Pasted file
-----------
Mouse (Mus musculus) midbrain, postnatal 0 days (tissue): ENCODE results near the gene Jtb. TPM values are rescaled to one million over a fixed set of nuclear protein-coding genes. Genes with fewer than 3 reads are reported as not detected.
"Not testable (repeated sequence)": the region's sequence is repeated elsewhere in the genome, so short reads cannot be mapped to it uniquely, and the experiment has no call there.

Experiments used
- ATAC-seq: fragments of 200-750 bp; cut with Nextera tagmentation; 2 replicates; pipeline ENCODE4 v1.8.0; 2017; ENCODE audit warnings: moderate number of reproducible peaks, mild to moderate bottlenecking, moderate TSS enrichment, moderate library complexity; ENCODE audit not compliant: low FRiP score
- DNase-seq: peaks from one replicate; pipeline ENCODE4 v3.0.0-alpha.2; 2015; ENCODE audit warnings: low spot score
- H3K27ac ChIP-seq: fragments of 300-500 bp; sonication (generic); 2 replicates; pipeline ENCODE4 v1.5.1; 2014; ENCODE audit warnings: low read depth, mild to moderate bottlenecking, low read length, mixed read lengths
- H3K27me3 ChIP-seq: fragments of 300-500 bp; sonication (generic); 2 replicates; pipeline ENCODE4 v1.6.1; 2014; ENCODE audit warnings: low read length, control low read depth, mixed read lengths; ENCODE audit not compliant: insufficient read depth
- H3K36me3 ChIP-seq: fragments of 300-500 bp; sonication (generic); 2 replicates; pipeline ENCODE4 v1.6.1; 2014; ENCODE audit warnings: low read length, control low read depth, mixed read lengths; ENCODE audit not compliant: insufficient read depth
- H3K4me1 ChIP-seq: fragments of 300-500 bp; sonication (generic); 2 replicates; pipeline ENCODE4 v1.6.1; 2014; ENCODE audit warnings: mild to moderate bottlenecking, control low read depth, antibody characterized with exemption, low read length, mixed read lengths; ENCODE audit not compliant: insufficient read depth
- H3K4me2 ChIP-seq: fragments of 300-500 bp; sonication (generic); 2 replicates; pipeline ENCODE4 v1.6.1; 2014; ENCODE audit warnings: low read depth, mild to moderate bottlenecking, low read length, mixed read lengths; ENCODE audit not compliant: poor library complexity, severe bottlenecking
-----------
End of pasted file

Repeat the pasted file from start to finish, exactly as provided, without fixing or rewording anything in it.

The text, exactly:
Mouse (Mus musculus) midbrain, postnatal 0 days (tissue): ENCODE results near the gene Jtb. TPM values are rescaled to one million over a fixed set of nuclear protein-coding genes. Genes with fewer than 3 reads are reported as not detected.
"Not testable (repeated sequence)": the region's sequence is repeated elsewhere in the genome, so short reads cannot be mapped to it uniquely, and the experiment has no call there.

Experiments used
- ATAC-seq: fragments of 200-750 bp; cut with Nextera tagmentation; 2 replicates; pipeline ENCODE4 v1.8.0; 2017; ENCODE audit warnings: moderate number of reproducible peaks, mild to moderate bottlenecking, moderate TSS enrichment, moderate library complexity; ENCODE audit not compliant: low FRiP score
- DNase-seq: peaks from one replicate; pipeline ENCODE4 v3.0.0-alpha.2; 2015; ENCODE audit warnings: low spot score
- H3K27ac ChIP-seq: fragments of 300-500 bp; sonication (generic); 2 replicates; pipeline ENCODE4 v1.5.1; 2014; ENCODE audit warnings: low read depth, mild to moderate bottlenecking, low read length, mixed read lengths
- H3K27me3 ChIP-seq: fragments of 300-500 bp; sonication (generic); 2 replicates; pipeline ENCODE4 v1.6.1; 2014; ENCODE audit warnings: low read length, control low read depth, mixed read lengths; ENCODE audit not compliant: insufficient read depth
- H3K36me3 ChIP-seq: fragments of 300-500 bp; sonication (generic); 2 replicates; pipeline ENCODE4 v1.6.1; 2014; ENCODE audit warnings: low read length, control low read depth, mixed read lengths; ENCODE audit not compliant: insufficient read depth
- H3K4me1 ChIP-seq: fragments of 300-500 bp; sonication (generic); 2 replicates; pipeline ENCODE4 v1.6.1; 2014; ENCODE audit warnings: mild to moderate bottlenecking, control low read depth, antibody characterized with exemption, low read length, mixed read lengths; ENCODE audit not compliant: insufficient read depth
- H3K4me2 ChIP-seq: fragments of 300-500 bp; sonication (generic); 2 replicates; pipeline ENCODE4 v1.6.1; 2014; ENCODE audit warnings: low read depth, mild to moderate bottlenecking, low read length, mixed read lengths; ENCODE audit not compliant: poor library complexity, severe bottlenecking